Purpose of review: Worldwide, we are facing an increasing prevalence of diabetes mellitus, the number one cause of end-stage renal disease. It is imperative that chronic kidney disease among adults with diabetes mellitus be detected early when interventions are most effective in preventing end-stage renal disease.
Recent findings: Screening tools work best when health care providers have a clear understanding of the natural history of the disease process. The use of urine albumin measurement as a screening tool for diabetic nephropathy is based on the well characterized evolution of nephropathy in type 1 diabetes mellitus. However, the evolution of chronic kidney disease among adults with type 2 diabetes mellitus appears to be more heterogeneous. In contrast to type 1 diabetes mellitus, a substantial percentage of adults with type 2 diabetes mellitus have decreased glomerular filtration rate in the absence of increased urine albumin excretion. Focusing solely on urine albumin excretion to screen for chronic kidney disease may miss a substantial number of cases in adults with diabetes mellitus. In addition, up to one-third of adults with newly diagnosed diabetes mellitus already have chronic kidney disease, which may have first developed during the prediabetic state. Screening for chronic kidney disease only after an adult develops diabetes mellitus may miss that 'early' window of opportunity in many patients.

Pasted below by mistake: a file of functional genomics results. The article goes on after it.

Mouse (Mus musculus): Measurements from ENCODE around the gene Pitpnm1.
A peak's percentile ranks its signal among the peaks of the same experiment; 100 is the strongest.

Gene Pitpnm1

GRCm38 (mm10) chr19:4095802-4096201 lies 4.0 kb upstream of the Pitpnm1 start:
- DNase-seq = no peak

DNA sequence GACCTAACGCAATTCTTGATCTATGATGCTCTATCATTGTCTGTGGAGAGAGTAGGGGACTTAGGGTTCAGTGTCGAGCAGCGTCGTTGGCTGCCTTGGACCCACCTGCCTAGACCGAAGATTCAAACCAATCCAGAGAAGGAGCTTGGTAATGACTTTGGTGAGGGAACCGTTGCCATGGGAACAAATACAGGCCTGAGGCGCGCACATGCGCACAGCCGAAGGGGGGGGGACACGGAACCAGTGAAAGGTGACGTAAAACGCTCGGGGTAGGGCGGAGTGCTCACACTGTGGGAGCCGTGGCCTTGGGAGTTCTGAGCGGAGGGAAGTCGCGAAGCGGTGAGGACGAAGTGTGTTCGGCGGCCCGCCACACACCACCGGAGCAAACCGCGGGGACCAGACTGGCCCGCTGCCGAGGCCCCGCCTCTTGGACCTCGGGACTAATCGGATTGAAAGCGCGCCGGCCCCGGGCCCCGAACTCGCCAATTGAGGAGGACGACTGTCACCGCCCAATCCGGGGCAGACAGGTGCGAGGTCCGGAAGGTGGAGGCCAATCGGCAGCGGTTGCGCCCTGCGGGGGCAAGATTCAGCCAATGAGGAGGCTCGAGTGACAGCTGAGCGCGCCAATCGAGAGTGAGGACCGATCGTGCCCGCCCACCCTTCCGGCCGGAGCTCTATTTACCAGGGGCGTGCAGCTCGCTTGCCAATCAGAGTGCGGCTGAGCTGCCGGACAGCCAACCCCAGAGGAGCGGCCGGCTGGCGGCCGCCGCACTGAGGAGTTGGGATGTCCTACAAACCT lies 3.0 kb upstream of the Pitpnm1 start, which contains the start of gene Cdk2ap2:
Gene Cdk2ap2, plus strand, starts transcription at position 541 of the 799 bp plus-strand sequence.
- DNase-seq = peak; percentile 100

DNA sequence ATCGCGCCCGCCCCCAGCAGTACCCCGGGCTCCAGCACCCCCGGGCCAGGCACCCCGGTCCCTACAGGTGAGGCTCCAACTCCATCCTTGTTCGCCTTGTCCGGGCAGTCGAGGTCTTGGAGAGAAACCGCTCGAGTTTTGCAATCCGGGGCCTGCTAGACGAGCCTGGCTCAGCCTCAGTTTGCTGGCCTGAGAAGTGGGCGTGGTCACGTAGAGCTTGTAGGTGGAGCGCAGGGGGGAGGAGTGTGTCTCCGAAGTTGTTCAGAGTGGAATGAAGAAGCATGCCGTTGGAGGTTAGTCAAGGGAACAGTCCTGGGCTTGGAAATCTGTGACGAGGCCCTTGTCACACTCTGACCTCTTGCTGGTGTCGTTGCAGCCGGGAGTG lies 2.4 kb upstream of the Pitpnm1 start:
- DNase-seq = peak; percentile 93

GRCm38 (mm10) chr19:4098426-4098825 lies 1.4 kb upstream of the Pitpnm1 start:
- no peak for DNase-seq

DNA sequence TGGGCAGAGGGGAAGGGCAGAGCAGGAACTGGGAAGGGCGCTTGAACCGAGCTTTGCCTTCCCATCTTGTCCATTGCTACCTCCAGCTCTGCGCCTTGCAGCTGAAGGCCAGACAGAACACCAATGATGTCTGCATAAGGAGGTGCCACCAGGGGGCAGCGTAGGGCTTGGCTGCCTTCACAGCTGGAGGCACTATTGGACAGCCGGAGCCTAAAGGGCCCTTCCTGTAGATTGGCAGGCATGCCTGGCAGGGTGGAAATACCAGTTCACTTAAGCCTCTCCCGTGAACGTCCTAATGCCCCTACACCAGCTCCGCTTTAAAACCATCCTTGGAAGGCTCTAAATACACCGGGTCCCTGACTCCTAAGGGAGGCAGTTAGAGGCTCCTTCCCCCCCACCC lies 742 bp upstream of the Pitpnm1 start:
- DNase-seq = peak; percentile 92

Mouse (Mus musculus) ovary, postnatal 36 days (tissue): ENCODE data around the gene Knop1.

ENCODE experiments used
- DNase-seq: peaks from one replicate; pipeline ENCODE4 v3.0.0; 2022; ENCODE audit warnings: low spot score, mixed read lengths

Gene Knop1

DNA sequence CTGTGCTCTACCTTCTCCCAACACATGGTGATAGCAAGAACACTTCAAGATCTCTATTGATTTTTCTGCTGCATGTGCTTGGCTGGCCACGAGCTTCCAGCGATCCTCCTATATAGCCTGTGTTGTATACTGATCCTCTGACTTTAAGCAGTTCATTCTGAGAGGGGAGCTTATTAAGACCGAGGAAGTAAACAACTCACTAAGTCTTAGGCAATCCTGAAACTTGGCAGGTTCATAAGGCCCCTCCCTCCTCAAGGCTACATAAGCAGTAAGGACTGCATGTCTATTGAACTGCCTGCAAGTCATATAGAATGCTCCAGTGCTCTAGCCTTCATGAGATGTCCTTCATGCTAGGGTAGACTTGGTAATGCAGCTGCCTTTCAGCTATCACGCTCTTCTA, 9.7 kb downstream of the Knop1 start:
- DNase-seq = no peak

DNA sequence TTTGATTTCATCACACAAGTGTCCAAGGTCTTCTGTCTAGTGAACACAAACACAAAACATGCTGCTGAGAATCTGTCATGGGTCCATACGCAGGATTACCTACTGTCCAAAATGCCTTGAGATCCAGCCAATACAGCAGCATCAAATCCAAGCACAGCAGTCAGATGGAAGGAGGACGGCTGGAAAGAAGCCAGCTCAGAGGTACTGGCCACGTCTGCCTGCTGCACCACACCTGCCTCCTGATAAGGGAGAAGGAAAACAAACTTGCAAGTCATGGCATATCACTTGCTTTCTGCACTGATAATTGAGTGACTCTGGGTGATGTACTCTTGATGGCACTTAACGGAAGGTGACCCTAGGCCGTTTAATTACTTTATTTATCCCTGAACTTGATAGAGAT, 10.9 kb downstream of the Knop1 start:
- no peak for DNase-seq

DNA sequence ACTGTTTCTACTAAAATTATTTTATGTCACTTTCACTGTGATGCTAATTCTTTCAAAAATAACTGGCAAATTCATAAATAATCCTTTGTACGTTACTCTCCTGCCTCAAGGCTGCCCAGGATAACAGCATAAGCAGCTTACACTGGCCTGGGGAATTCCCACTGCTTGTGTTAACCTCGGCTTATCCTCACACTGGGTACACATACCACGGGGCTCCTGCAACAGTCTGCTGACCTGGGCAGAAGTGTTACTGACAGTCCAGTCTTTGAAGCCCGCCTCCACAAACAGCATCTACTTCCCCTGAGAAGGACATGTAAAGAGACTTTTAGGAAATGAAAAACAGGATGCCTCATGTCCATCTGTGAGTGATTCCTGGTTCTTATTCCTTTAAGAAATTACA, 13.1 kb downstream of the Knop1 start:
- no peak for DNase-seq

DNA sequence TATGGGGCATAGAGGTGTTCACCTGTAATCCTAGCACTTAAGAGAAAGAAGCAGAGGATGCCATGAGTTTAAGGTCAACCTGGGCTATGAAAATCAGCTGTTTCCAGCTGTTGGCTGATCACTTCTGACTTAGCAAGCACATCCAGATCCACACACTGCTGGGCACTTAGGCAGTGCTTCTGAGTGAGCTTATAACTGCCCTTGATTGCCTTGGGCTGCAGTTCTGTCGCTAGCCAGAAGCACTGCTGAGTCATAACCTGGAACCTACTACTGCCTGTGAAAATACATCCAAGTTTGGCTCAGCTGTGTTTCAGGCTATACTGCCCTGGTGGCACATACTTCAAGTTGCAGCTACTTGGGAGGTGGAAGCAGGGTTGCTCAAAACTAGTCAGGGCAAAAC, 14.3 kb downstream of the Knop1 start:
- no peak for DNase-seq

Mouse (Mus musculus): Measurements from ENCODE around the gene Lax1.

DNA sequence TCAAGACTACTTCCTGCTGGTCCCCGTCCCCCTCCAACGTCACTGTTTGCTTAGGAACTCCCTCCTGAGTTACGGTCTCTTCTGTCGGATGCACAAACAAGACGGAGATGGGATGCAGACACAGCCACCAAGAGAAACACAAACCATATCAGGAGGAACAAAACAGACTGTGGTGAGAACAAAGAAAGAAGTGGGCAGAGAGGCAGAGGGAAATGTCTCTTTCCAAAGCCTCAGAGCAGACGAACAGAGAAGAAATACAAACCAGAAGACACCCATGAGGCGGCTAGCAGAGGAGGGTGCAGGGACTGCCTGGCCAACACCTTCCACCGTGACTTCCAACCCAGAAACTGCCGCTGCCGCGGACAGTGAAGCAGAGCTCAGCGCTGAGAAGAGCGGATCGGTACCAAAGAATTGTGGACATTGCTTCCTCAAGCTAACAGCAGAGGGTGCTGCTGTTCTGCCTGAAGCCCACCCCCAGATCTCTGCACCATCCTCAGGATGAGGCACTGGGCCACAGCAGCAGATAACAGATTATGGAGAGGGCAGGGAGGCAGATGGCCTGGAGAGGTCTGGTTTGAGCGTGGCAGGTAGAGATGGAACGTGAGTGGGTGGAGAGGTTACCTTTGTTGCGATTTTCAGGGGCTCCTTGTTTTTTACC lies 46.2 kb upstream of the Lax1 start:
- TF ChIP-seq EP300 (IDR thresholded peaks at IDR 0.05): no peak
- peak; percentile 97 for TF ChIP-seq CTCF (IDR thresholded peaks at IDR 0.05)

Summary: To maximize the effectiveness of our screening programs, we must not only use tests with adequate sensitivity but also implement screening tests early in the disease process to prevent the progression of chronic kidney disease to end-stage renal disease.